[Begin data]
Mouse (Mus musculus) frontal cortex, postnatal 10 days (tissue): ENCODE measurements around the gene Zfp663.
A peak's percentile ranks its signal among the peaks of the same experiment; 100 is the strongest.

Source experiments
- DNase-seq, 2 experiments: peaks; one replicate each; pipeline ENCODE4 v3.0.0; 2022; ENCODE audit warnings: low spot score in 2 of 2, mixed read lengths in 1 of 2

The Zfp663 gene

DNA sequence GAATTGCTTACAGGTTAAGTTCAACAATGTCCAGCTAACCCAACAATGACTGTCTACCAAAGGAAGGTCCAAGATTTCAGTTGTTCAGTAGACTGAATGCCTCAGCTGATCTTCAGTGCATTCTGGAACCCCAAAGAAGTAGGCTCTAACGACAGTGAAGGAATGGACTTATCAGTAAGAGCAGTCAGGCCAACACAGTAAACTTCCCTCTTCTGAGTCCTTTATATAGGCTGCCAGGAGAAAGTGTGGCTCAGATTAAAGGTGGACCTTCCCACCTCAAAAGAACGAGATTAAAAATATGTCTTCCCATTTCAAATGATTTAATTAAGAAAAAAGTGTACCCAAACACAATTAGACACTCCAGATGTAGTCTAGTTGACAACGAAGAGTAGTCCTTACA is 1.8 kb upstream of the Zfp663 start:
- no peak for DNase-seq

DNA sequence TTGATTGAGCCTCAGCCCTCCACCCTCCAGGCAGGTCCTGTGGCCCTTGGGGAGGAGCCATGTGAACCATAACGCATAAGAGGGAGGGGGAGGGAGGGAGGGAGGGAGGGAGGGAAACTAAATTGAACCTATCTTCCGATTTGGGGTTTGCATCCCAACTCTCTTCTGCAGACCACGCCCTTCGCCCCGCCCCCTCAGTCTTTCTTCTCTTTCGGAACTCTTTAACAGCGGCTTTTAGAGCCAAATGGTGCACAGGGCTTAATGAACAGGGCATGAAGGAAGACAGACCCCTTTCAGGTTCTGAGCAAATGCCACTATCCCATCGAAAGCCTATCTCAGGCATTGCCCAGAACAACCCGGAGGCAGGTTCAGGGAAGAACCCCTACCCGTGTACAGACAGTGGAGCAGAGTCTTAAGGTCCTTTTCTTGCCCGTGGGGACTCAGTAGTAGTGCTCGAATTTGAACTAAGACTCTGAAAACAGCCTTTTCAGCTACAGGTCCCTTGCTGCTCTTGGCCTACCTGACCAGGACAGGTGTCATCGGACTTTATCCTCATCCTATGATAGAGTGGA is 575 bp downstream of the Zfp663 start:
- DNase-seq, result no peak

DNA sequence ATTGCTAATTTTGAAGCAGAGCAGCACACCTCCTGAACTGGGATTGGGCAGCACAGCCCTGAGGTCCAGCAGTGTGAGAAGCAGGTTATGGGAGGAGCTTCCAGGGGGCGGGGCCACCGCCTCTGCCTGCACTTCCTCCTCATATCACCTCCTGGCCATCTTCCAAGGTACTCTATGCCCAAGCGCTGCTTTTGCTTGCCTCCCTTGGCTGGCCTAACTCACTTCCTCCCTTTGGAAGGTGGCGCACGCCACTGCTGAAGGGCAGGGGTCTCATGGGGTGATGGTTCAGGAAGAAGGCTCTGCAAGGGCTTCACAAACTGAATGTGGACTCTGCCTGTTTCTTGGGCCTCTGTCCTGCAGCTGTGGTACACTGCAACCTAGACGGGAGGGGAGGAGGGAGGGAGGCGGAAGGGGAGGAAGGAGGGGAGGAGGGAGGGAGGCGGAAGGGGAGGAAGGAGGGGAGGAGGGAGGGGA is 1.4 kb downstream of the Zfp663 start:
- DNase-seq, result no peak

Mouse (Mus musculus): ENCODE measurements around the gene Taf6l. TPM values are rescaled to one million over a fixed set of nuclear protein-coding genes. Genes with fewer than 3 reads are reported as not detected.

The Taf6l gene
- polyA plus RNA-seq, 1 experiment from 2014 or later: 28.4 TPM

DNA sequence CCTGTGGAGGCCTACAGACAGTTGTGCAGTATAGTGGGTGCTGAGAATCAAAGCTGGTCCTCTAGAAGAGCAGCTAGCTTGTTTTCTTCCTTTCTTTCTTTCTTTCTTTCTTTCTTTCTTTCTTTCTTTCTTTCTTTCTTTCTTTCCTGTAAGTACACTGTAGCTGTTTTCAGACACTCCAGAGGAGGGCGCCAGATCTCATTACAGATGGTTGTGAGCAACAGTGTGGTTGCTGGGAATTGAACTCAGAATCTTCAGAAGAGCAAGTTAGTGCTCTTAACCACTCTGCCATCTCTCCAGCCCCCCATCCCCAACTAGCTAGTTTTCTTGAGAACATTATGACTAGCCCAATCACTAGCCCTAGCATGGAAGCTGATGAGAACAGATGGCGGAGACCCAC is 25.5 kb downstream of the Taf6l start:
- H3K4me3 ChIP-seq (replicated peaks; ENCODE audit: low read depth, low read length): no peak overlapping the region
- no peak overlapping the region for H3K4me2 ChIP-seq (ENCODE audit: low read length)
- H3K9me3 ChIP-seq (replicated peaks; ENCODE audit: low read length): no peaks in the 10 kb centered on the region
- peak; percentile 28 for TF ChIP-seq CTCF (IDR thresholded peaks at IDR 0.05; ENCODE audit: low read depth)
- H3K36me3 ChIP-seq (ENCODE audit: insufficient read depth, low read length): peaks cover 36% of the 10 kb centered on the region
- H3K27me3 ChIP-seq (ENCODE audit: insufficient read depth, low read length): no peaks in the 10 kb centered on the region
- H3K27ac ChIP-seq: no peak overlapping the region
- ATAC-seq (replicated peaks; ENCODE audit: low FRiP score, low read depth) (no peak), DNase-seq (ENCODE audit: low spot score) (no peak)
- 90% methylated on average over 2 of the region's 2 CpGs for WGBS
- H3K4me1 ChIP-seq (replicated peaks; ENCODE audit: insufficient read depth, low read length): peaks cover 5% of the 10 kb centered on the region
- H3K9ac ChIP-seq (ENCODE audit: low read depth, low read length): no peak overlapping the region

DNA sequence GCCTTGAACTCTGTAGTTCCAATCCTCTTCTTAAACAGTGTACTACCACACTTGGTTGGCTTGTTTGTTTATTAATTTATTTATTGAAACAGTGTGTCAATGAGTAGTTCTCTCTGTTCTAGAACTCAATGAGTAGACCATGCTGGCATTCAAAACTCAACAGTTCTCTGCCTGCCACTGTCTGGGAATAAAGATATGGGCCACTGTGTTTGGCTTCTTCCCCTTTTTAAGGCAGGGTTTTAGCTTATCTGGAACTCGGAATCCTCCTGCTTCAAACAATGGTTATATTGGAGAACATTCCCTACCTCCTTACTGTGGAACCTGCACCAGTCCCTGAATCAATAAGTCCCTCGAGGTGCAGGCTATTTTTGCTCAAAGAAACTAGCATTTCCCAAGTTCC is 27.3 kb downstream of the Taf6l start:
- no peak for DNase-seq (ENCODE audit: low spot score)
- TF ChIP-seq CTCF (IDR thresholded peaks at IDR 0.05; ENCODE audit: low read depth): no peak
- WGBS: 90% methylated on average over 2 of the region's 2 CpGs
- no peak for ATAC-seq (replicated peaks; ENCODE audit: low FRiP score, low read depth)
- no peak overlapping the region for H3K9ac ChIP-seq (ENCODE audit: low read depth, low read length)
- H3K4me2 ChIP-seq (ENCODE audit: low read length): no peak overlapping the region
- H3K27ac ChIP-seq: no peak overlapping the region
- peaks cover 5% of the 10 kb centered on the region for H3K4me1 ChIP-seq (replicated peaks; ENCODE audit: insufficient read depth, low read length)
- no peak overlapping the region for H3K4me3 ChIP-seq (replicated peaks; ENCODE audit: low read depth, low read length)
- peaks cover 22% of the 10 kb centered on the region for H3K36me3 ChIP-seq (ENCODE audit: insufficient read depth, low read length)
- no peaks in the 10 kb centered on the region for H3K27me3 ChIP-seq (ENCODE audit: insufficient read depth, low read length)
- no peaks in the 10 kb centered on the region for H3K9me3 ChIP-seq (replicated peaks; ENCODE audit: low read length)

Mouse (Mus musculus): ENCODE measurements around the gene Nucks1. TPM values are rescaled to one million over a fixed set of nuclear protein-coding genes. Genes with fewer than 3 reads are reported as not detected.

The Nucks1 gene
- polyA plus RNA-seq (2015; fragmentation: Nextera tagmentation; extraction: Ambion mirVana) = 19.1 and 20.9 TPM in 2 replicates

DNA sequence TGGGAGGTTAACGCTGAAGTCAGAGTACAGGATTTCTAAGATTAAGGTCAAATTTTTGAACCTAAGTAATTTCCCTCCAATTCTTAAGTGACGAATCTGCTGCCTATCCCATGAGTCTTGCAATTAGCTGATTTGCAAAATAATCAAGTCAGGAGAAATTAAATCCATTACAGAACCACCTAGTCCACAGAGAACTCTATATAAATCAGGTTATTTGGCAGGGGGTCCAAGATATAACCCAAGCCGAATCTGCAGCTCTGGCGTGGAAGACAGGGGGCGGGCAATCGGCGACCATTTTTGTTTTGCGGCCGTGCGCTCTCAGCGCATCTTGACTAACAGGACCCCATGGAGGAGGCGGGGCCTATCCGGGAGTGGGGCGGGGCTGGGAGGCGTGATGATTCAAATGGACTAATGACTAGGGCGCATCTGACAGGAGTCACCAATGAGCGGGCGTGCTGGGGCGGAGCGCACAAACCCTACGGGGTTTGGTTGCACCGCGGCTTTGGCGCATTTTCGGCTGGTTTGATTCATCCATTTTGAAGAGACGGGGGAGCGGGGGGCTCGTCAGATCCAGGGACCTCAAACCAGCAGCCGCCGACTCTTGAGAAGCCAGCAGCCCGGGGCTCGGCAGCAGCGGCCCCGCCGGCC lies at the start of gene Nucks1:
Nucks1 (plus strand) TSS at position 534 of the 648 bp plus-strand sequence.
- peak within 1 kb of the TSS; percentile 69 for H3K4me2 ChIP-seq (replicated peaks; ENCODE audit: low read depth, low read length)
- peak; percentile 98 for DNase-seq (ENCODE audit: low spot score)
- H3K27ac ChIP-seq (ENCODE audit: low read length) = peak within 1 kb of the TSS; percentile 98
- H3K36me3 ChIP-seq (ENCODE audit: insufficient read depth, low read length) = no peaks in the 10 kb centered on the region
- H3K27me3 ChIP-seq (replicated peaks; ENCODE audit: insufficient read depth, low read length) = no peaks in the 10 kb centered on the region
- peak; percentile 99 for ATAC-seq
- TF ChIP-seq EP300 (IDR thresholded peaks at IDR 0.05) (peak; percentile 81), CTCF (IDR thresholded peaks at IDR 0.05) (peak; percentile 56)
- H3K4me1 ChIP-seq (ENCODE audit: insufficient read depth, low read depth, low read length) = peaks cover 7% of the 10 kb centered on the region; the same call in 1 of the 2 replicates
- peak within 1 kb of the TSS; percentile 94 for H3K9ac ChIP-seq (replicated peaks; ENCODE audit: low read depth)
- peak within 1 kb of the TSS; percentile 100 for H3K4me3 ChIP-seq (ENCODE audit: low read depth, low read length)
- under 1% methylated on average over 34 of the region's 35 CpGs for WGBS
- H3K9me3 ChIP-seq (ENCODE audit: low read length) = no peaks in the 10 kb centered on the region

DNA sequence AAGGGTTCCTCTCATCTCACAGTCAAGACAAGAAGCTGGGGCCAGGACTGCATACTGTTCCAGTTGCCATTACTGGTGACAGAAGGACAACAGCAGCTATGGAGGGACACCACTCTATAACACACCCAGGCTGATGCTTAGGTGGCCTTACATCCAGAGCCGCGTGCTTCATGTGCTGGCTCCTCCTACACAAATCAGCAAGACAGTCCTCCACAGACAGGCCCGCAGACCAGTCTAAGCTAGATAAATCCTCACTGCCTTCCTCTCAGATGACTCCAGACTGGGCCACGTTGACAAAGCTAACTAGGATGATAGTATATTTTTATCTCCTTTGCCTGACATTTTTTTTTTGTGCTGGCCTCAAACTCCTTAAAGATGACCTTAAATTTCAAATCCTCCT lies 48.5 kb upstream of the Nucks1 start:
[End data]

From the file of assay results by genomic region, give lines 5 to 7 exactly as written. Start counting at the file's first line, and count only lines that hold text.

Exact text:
The Zfp663 gene

DNA sequence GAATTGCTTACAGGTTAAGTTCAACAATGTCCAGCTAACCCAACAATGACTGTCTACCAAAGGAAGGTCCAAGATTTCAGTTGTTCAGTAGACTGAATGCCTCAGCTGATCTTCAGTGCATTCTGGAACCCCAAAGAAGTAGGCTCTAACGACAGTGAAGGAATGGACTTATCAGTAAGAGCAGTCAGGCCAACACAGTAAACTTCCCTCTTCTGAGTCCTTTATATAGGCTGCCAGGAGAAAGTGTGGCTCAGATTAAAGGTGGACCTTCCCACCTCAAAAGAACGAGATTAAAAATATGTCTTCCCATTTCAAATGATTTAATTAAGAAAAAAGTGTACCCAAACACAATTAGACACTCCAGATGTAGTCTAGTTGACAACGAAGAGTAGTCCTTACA is 1.8 kb upstream of the Zfp663 start:
- no peak for DNase-seq